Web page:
“It’s not the pastries that hurt, it’s the climbs.”
So said Eddy “The Cannibal” Merckx, arguably the greatest rider of all the time, who, before a big race, also feasted not on human flesh, but on cheese, ham and steak.
Ironically, a diet full of pastries, cheese and red meat might actually hurt climbing performance. This is because such foods are rich in saturated fat - a type of fat linked to heart disease, elevated blood levels of ‘bad’ LDL cholesterol and, of detriment to climbing ability, weight gain.
Interestingly, however, not all of us are at the same risk of weight gain when eating a diet that is high in saturated fat. Research suggests that certain variants of our APOA2 gene make some of us 1.8 times more likely to become obese if we follow a high saturated fat diet.
What is saturated fat?
Saturated fats are found in foods such as fatty meat, full-fat dairy products, palm oil and coconut oil.
On a molecular basis, saturated fats are distinguished from unsaturated fats (including mono- and polyunsaturated fats), in that their fatty acid chains contain no double bonds. They also tend to be solid at room temperature.
While a small amount of saturated in our diet is fine, excessive intakes are linked to weight gain, poor insulin sensitivity and increased levels of LDL cholesterol. LDL cholesterol is often referred to as ‘bad’ cholesterol, as it transports cholesterol (a fat-like substance) away from the bloodstream to be deposited in arterial walls. In this respect, saturated fat is also thought to increase the risk of heart disease, although this is now a topic of much debate.
Compared to unsaturated fats, saturated fats are also more likely to cause accumulation of visceral fat – the type of body fat that surrounds our internal organs and can lead to inflammation and poor insulin function.
Given these health risks, the World Health Organisation currently advises limiting your saturated fat intake to 10% of your daily calories. There are 9 calories in a gram of saturated fat, so if you’re eating 2,500 kcals per day, this equates to about 28 grams of saturated fat each day.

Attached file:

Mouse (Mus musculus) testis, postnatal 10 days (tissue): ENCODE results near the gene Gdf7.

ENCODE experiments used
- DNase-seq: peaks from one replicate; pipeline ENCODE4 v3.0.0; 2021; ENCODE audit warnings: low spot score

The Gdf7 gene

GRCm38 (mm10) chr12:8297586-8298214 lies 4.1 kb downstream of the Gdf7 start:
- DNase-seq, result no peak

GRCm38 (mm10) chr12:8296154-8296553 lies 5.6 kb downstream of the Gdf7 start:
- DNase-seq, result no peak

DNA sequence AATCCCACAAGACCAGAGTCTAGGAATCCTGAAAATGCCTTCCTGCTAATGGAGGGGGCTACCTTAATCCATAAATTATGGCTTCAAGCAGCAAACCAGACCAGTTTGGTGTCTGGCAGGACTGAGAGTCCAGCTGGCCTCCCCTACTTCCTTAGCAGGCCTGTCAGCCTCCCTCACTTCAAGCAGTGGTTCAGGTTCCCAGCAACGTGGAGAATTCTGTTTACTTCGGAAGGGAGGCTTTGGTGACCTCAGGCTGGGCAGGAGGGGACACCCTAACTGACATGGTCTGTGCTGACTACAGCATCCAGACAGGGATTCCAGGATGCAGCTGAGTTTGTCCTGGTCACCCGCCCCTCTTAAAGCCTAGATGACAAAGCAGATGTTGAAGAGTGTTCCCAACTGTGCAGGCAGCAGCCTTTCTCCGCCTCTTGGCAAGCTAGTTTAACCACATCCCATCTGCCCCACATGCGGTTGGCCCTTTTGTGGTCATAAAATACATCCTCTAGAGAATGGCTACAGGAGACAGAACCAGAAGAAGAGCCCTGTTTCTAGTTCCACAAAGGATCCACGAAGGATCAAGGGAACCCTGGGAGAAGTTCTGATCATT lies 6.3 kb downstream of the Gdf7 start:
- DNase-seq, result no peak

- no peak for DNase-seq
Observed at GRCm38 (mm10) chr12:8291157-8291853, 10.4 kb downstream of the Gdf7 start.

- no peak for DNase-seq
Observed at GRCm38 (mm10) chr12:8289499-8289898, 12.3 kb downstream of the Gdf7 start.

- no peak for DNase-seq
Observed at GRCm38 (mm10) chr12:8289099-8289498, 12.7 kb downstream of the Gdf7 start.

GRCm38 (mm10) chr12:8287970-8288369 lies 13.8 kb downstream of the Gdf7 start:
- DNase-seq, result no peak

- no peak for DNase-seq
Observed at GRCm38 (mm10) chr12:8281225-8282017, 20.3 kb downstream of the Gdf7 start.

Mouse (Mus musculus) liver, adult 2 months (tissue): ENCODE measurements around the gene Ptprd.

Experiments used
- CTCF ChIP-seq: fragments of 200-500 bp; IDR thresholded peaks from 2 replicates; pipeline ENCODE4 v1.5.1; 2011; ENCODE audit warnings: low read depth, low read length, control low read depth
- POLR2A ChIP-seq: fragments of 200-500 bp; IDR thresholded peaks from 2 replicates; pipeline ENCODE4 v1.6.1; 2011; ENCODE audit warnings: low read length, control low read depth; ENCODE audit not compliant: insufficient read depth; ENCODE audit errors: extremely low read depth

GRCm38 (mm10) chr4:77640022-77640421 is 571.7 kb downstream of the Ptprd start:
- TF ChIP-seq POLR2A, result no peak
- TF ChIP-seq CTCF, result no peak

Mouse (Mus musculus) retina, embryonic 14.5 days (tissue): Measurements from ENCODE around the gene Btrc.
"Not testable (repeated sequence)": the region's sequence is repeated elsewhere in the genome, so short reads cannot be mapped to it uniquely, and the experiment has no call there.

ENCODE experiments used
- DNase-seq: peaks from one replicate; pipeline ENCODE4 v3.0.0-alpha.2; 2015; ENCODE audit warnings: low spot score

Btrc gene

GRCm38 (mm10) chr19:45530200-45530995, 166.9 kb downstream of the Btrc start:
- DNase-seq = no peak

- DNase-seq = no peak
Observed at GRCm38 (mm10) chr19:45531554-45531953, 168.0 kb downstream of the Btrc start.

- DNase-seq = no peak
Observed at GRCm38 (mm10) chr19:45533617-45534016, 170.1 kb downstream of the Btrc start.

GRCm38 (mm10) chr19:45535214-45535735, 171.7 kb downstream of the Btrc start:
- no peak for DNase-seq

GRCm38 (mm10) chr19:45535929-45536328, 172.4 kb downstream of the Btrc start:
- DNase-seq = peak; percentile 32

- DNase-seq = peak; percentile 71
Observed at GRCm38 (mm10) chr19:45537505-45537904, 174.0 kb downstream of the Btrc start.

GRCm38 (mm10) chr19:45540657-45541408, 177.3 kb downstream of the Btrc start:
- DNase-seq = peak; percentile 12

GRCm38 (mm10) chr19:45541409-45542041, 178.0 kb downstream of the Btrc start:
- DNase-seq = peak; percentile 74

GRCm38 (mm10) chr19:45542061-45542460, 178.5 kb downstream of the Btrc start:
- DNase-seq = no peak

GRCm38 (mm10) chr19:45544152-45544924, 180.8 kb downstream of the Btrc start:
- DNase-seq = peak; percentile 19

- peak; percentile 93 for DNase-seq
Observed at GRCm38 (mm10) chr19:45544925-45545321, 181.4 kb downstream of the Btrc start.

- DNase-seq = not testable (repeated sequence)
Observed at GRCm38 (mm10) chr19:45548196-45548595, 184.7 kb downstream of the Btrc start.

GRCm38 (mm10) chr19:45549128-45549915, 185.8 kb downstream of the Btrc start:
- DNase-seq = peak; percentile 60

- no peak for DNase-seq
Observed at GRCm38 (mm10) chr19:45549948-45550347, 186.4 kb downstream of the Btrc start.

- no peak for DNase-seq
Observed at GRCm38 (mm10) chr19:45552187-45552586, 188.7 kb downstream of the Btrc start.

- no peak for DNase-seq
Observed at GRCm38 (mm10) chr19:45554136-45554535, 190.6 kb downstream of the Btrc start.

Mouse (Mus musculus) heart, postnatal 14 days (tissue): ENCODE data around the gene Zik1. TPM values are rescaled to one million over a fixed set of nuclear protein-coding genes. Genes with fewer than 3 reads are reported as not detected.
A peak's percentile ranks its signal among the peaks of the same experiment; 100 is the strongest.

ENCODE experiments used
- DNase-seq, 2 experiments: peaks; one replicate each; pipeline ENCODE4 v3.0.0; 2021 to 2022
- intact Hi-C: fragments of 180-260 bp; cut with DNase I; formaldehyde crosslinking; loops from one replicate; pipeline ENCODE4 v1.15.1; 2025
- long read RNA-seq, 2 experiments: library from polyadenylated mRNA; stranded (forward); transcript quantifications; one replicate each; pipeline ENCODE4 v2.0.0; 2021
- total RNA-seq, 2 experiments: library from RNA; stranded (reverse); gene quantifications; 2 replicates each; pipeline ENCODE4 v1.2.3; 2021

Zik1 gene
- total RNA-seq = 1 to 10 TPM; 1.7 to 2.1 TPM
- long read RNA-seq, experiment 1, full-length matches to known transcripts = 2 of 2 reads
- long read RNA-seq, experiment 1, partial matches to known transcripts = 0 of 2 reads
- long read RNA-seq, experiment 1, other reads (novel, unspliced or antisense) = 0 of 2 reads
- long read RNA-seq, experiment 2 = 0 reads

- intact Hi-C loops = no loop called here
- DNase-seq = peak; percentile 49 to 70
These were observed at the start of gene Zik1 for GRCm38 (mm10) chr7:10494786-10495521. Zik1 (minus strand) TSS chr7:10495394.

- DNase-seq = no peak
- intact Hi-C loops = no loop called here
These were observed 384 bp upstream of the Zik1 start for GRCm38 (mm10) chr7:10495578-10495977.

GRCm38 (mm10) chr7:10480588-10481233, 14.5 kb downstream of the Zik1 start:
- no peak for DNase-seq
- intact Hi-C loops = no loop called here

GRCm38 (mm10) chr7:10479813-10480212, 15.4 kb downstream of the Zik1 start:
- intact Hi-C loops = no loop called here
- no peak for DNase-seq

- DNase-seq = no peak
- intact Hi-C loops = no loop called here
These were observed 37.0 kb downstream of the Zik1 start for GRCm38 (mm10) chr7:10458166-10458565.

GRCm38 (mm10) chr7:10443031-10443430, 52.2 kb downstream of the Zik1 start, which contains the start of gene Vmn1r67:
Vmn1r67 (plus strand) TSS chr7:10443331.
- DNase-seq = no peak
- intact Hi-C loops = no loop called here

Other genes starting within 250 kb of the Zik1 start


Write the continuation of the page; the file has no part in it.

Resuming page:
When it comes to weight gain however, studies show that some of us are more likely to pile on the pounds and become obese when consuming over 22g saturated fat per day. It all depends on our genetics, with one of the key genes being APOA2.
What is the APOA2 gene and how does it affect my risk of weight gain?
Your APOA2 gene codes for a protein called Apolipoprotein A2. This belongs to a class of specialized proteins called apolipoproteins. If that word sounds familiar, it’s because we’ve encountered these molecules before in the APOA5 and triglycerides blog.
To recap briefly, apolipoproteins guide the movement and the metabolism of particles (called lipoprotein particles) that transport fat and cholesterol in the bloodstream. Given this role, changes in the level and activity of apolipoproteins can influence how we use and store fat.
On this note, variants of our APOA2 gene that affect the production and activity of apolipoprotein A2 may go on to alter our risk of weight gain. For example, one variant of the APOA2 gene, called the ‘C’ allele, is linked to reduced production of the apolipoprotein protein. Studies show that inheriting two copies of this gene variant (known as having the ‘CC’ genotype) is associated with a 6.4% greater increase in BMI and 1.81 higher chance of becoming obese.
Importantly, these enhanced risks only occur when following a diet that is high in saturated fat (defined in the study as over 22 g per day). When people with the CC genotype consumed a low saturated fat diet (less than 22g per day), the risk of obesity was normal.
So, if you do happen to have the CC genotype, it’s advisable to replace saturated fats with healthier mono- and polyunsaturated fats such as those found in oily fish, nuts and olive oil. Of course diet is only one part of the picture, you can also minimise your risk of weight gain with regular exercise.
The variance in the APOA2 gene will definitely affect advice on nutrition and choices of food, particularly around post ride/recovery meal choice when the drive to eat may outweigh the desire to eat sensibly. This also becomes important with extra/ultra endurance events where meals would be taken during the event. The knowledge of the specific CC genotype will help guide discussion with the athlete on food choices within any structured training regimen.
This blog comes courtesy of Dr. Haran Sivapalan, Science Writer at FitnessGenes, with input from Caroline Stewart, Spokes coach, for the ‘Coaching Perspective’.
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